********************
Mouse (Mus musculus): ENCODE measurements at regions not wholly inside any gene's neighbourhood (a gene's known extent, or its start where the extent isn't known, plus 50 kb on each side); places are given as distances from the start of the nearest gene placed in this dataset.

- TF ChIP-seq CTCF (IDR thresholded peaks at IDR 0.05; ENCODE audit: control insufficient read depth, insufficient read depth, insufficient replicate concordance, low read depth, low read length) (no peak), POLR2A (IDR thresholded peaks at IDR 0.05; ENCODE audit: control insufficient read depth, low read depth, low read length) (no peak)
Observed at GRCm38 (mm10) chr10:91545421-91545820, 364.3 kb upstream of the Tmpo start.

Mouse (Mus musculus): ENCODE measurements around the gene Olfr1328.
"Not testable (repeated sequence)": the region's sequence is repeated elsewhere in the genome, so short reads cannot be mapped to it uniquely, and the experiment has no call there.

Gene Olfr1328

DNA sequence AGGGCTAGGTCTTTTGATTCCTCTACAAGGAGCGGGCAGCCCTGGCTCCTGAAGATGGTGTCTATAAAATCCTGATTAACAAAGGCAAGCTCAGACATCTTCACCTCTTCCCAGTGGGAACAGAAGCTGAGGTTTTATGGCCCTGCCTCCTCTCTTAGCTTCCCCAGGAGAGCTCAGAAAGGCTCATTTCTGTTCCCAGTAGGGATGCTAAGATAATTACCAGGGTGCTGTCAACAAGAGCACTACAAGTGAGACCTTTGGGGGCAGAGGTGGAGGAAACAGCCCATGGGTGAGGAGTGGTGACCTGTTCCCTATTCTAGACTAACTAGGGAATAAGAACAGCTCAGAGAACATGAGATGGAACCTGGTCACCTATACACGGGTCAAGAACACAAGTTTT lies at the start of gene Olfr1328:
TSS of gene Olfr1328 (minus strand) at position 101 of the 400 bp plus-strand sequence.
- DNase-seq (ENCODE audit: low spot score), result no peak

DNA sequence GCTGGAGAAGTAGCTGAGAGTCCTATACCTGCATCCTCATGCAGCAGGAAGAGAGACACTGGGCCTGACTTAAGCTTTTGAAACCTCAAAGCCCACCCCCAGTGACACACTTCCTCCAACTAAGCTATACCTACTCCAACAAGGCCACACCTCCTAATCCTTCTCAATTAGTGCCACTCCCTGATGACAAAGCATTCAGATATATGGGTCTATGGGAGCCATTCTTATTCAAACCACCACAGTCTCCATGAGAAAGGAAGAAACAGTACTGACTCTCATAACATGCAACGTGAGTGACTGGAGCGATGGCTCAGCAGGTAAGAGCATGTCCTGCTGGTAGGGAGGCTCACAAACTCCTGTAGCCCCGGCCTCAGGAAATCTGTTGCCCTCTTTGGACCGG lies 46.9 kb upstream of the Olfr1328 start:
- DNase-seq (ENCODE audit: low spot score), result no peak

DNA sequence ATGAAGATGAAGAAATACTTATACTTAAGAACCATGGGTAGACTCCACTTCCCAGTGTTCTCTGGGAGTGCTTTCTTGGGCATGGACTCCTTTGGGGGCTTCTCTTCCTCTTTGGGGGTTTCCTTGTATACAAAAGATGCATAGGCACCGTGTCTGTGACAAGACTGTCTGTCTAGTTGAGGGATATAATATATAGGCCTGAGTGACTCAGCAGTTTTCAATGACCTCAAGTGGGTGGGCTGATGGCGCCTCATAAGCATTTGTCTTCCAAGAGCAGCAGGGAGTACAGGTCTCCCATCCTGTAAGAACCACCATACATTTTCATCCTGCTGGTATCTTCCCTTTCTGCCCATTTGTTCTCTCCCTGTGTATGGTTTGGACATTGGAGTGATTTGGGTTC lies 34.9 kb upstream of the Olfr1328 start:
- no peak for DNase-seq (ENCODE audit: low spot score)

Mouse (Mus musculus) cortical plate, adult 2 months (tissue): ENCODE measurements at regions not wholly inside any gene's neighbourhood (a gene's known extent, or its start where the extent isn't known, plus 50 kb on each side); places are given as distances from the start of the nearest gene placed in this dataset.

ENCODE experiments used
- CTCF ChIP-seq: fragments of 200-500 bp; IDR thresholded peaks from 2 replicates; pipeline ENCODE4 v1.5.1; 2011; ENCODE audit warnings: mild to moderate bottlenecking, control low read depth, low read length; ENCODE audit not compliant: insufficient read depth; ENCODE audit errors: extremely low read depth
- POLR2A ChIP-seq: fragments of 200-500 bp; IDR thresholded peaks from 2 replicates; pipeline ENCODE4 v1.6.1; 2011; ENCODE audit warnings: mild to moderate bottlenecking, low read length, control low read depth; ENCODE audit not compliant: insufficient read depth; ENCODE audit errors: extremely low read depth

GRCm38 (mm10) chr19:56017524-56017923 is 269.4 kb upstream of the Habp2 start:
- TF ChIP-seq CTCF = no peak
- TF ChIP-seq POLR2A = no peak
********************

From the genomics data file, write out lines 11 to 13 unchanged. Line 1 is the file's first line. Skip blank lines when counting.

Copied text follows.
- DNase-seq (ENCODE audit: low spot score), result no peak

DNA sequence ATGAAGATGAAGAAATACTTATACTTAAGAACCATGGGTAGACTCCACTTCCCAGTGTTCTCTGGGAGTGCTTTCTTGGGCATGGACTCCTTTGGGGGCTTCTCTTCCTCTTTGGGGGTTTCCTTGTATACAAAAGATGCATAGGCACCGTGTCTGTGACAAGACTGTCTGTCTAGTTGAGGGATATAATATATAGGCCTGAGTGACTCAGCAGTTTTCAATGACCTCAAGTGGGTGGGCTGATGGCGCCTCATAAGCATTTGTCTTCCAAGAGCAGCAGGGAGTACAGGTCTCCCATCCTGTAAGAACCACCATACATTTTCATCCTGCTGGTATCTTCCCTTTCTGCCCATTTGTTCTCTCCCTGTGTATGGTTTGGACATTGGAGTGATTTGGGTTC lies 34.9 kb upstream of the Olfr1328 start:
- no peak for DNase-seq (ENCODE audit: low spot score)